The relationship between Indians and the short-pitched delivery has not improved
The first officer of Star Trek, the one who would need custom made ear muffs, renders an opponent unconscious by pinching a nerve at the base of his neck. This technique is called the Vulcan Pinch. England used it on India in the World T20. The difference was they did it with a ball. Periodic use of short deliveries by their bowlers, fired up after being booed at Lord’s by dumb Indian fans, asphyxiated Indian batsmen. They’re no longer the galacticos of T20.
The evening after India’s exit from a tournament, one they’d dramatically won in 2007, there was a hint of disbelief in the voice of Praveen Amre, the Mumbai Indians’ coach and a batsman who scored a hundred on Test debut on a bouncy Durban pitch. While speaking about how damage could have been prevented, he defined a short ball: “Below the head but above the shoulder.”
You are not a driver till you can drive in traffic and you are not a complete batsman if you cannot play the rising ball well. Some of India’s famed players have struggled against it. Mohammad Azharuddin would rear up into its path, or maybe had extremely strong teeth which he enjoyed testing. Sourav Ganguly would jump, thinking the sphere coming his way was a rasgolla, and then, realising it was not, arch his torso back. It may happen that in his Behala mansion one evening, after changing into a kurta, Ganguly feels poetic. He may write a Bengali version of ‘My Favourite Things’. Don’t expect to find a verse on Greg Chappell or fast pitches. Nari Contractor was almost fatally felled by Charlie Griffith (though it prolonged his fame). The discomfort of Indian batsmen against bounce led Brett Lee to unveil the phrase ‘chin music’ before a series. At the World T20, England captain Paul Collingwood said, “We were conscious (of India’s problems with short-pitched bowling).”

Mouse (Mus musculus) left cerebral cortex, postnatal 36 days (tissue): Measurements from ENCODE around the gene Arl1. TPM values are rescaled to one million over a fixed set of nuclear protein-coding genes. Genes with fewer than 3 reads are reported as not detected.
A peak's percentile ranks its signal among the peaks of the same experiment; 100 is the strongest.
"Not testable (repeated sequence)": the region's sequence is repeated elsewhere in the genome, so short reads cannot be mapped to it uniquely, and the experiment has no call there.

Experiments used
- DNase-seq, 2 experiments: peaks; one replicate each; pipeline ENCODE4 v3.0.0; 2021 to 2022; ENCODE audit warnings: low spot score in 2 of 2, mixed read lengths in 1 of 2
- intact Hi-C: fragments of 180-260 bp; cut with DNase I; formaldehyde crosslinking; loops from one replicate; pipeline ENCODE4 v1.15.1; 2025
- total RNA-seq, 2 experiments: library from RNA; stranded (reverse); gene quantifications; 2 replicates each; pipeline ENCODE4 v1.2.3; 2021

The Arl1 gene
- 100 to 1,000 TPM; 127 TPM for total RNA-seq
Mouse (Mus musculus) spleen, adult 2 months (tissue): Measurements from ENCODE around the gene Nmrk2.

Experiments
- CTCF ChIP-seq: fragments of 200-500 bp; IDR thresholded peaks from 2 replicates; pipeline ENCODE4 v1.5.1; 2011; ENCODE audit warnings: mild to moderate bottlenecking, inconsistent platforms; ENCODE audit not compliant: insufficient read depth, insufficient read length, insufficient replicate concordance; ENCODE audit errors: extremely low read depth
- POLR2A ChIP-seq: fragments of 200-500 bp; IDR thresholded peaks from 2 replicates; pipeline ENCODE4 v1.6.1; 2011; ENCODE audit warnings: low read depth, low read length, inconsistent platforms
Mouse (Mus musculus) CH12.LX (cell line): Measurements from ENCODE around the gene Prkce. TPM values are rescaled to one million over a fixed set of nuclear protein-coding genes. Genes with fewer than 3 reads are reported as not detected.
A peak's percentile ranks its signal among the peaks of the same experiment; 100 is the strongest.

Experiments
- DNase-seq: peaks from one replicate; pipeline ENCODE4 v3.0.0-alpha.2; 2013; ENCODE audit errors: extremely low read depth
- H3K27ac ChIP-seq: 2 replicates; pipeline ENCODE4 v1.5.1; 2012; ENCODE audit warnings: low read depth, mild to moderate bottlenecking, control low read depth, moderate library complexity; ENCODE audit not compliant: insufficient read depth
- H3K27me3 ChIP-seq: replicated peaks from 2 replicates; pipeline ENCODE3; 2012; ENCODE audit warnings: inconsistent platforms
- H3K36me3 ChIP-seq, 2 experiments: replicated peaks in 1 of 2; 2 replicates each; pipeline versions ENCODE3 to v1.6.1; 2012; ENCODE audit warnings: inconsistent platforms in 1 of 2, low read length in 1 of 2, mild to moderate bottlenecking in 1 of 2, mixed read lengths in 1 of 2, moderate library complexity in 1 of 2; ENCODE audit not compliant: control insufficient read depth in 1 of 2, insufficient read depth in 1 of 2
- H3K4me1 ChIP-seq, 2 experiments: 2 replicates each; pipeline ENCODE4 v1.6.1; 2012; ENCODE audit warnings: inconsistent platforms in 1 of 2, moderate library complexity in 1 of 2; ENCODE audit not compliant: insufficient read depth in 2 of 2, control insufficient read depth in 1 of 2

Indians are not the only lemons against short-pitched bowling. It restricted Sir Don Bradman to a relatively lukewarm average of 57 in the Bodyline series. Repeated failure on the tour of Australia in 1975-76, when Dennis Lillee and Jeff Thomson were on the loose, forced Sir Viv Richards to consult a sports psychologist. But the great ones learn. Richards proved himself in future contests with the same adversaries. He was fearless anyway. Armed with technique and confidence, he hooked and cut his way to greatness.
India had been subjected to short deliveries by the West Indies in their previous match but did not appear to learn from the experience. “They went for big shots when they could have taken singles and rotated the strike,” says Amre.
Playing the rising ball is like stepping on an escalator. The first impulse is important. It has to be decisive. Otherwise you are in an embarrassing tangle. Go up and work it away off the chest or get under and slash. Strength of the arm matters. Batsmen like Tendulkar can punch the ball far even from an uncomfortable height. England followed India out of the tournament the next day. But Kevin Pietersen’s raised shoulders and open elbows were instructive on how to play the short ball. They enabled him to make room for his stroke. Being 6 ft 4 inch helps, of course.
More than all else, the defeat at Lord’s has underscored the need for bouncy wickets in India. It may not solve all problems, for there can never be one solution to a challenge involving many people and several skills. But it will be a big step forward and will help not just Indian batsmen but also bowlers. Flat pitches may result in free scoring, but in the long term they are restrictive.